In a previous article, Marya Mushtaq has highlighted how some Shia leaders in certain ethnic parties (e.g., Abdul Khaliq Hazara) are trying very hard to misrepresent Shia killings by the Saudi-funded, ISI-sponsored LeJ-SSP-Taliban terrorists in Pakistan by giving them an ethic colour to deflect the attention from the real killers.
In this article, we will highlight how some politically active Shia ulama (religious scholars) are equally complicit in the crime of deflecting Shia Muslims’ attention from the real killers, i.e., by deflecting the attention to Israel, India, USA etc instead of boldly naming and condemning the Saudi-funded, ISI-sponsored Takfiri Deobandi militants of Sipah Sahaba Taliban.
Let’s start with a brief historical context of Shia activism in Pakistan in the aftermath of the Iranian revolution.
After the 1979 Islamic revolution in Iran led by Grand Ayatollah Khomeini, some Pakistani Shia religious scholars misled the Iranian Ayatollahs and the Iranian government by ensuring them that a pro-Iran (or pro-Shia) Islamic revolution in Pakistan was not very far. The formation of the Tehrik-e-Nifaz-e-Fiqah-e-Jafaria (TNFJ) in Pakistan in 1979 was a good move to confront the enforcement of Deobandi-Salafist laws and discrimination against Shia Muslims and other oppressed groups during martial law of Geneal Zia-ul-Haq. However, TNFJ then took a path which was rather injurious to Pakistan’s Shia community.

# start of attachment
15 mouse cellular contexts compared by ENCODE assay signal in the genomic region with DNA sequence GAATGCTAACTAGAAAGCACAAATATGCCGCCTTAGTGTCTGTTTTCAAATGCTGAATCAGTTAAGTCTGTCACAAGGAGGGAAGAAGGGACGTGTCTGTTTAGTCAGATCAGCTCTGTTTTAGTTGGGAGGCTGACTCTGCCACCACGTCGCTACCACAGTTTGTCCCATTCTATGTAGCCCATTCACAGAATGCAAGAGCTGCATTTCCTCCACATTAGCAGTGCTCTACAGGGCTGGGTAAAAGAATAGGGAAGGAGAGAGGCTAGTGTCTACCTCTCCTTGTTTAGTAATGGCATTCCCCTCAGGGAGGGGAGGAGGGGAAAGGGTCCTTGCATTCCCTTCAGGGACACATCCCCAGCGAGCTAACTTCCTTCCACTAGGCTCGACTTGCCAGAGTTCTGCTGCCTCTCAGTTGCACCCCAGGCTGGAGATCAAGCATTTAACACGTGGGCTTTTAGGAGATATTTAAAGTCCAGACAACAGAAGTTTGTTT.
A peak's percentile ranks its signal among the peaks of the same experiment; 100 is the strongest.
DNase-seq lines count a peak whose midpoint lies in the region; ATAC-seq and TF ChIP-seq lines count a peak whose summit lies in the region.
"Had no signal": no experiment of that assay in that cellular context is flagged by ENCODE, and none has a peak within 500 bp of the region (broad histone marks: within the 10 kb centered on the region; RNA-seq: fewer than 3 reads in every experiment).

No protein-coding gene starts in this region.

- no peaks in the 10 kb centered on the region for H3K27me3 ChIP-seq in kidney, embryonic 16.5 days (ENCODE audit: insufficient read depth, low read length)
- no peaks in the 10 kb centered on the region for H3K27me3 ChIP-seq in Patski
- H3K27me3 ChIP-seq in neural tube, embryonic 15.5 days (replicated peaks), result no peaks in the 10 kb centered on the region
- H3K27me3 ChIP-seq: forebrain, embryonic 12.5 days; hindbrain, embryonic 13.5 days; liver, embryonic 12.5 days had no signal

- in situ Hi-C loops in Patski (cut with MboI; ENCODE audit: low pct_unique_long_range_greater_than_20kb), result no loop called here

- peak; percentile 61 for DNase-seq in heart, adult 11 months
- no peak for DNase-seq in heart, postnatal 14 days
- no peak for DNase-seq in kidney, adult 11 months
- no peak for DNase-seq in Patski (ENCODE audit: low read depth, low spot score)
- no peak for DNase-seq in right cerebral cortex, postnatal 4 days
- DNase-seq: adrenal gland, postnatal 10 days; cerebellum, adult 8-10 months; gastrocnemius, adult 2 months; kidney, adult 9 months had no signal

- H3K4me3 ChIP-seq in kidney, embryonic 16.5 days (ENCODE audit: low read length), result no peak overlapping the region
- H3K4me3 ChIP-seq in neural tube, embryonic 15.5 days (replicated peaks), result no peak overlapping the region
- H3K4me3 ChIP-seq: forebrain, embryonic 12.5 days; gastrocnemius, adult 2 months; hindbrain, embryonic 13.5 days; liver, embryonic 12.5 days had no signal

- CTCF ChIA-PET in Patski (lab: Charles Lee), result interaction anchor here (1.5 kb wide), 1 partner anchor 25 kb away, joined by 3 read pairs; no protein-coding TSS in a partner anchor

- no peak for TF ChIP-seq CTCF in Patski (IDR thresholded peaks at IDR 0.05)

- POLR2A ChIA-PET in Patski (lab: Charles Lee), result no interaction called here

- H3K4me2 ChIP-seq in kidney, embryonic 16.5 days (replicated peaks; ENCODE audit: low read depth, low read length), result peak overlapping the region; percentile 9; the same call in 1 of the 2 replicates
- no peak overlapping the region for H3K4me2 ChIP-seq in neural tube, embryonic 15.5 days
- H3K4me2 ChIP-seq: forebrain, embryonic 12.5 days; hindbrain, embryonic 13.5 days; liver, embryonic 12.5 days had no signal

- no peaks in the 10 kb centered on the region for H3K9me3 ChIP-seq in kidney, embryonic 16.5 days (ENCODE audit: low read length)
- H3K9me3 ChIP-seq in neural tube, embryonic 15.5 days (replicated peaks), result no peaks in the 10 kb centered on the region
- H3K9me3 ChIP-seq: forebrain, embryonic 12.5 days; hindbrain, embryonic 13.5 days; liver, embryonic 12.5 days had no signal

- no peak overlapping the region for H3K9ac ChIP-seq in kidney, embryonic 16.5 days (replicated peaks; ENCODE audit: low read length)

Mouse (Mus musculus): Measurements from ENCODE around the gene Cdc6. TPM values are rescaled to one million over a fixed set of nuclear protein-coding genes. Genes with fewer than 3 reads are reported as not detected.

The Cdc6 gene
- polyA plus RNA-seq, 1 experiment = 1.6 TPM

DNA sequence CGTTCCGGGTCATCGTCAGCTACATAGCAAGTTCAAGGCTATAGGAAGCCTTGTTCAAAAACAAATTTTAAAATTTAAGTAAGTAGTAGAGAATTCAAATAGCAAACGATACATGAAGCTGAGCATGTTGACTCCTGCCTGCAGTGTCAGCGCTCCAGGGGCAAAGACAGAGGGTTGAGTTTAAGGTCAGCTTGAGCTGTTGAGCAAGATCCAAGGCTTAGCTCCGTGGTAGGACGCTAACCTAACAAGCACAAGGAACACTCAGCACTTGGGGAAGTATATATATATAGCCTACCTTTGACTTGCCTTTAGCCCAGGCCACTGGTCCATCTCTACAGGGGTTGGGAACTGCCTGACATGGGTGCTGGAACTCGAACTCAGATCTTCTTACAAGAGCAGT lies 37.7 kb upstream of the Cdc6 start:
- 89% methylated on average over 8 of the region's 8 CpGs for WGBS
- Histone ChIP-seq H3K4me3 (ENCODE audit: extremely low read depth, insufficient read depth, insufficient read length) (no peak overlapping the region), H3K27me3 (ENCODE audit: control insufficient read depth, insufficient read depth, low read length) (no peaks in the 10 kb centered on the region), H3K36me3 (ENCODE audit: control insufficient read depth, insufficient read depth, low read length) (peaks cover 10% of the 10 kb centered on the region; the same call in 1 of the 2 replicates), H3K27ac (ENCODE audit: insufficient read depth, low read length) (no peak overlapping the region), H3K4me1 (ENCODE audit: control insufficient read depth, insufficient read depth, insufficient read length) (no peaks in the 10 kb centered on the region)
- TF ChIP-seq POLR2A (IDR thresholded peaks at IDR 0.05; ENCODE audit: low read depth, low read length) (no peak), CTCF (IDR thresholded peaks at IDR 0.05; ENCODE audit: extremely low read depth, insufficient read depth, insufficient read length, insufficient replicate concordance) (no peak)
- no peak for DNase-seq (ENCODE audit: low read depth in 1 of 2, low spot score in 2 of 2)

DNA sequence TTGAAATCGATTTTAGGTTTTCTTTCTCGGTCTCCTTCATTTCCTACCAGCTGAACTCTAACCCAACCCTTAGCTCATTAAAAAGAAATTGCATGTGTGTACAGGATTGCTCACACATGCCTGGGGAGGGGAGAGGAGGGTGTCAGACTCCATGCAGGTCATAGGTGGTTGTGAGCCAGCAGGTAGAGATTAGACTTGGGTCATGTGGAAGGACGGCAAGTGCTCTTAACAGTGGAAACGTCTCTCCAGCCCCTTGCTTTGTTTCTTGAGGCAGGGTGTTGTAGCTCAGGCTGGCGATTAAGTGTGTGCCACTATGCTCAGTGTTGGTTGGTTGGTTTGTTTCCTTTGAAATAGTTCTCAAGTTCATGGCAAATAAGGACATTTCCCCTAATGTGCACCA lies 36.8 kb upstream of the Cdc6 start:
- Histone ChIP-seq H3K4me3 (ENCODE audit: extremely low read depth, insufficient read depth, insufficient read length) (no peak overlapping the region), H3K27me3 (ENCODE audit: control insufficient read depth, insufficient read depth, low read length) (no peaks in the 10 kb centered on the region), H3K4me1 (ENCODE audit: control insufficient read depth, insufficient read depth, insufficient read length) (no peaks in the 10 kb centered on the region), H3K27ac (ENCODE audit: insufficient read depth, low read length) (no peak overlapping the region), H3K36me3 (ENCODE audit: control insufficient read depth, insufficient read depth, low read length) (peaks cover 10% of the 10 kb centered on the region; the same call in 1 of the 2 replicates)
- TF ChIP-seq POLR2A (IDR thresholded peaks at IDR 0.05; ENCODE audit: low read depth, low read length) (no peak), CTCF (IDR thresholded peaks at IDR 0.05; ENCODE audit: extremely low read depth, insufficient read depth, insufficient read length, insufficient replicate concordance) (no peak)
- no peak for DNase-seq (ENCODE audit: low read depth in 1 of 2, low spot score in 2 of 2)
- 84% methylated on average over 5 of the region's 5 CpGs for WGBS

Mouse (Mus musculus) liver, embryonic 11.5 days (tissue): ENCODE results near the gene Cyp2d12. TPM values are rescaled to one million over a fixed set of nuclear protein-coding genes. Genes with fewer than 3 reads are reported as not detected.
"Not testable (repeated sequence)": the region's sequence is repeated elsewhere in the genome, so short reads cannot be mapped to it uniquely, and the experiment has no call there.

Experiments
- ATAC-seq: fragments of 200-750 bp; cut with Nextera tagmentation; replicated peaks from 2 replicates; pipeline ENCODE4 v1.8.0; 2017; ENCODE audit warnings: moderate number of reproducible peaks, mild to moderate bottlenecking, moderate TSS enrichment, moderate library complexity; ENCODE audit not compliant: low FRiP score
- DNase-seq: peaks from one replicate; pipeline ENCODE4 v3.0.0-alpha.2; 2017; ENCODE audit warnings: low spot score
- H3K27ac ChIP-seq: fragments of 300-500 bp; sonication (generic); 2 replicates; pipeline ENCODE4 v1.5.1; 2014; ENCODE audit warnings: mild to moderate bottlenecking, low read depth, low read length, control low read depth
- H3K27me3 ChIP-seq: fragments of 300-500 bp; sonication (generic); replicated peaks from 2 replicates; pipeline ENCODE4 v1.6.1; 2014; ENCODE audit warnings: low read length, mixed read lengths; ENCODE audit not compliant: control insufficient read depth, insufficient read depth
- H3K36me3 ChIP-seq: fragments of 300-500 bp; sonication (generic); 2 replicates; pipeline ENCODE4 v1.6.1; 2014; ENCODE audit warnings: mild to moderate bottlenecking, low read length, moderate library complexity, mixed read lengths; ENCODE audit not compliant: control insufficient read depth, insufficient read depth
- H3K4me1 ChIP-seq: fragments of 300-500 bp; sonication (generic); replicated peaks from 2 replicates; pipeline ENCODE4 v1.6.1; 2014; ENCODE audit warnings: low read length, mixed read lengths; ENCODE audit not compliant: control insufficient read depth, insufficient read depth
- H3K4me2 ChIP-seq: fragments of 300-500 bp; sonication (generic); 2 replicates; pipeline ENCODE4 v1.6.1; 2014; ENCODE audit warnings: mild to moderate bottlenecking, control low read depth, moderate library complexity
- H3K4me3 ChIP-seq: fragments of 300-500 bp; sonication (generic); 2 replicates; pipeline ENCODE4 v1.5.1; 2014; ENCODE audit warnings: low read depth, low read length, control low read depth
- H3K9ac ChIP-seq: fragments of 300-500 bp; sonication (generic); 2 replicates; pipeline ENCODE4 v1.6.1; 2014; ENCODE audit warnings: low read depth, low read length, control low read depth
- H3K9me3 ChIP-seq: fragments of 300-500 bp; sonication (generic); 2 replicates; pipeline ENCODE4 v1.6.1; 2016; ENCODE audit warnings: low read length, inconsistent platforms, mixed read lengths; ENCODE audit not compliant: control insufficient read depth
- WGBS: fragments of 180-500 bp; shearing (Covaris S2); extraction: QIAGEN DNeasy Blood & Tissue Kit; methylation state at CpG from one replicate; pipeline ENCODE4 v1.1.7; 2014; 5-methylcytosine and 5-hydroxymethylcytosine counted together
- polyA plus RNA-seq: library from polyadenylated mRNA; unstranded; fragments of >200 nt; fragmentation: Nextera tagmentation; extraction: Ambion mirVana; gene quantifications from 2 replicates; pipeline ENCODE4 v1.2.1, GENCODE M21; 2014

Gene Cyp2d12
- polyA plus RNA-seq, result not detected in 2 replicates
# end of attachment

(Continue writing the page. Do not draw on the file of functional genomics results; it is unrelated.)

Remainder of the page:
In the subsequent years, TNFJ (later renamed as TJP) became tightly aligned with Iran’s ruling clergy, its controversial notion of the Vilayat-e-Faqih (the political authority of an Ayatollah) and Iranian government’s foreign policy goals, and in that process sacrificed the very interests of Pakistan’s Shia community. (Pakistan’s military establishment was able to create an off-shoot of TNFJ in 1984 under the leadership of Agha Hamid Moosvi, however, the influence of this GHQ-version of TNFJ remained limited to one or two cities.)
Despite their low numbers (Shia Muslims constitute 10 to 20 per cent of Pakistan’s population), some Iranian influenced Shia ulama in TNFJ (later TJP) kept dreaming of bringing about a pro-Shia Islamic revolution in Pakistan in support of Iran’s revolution.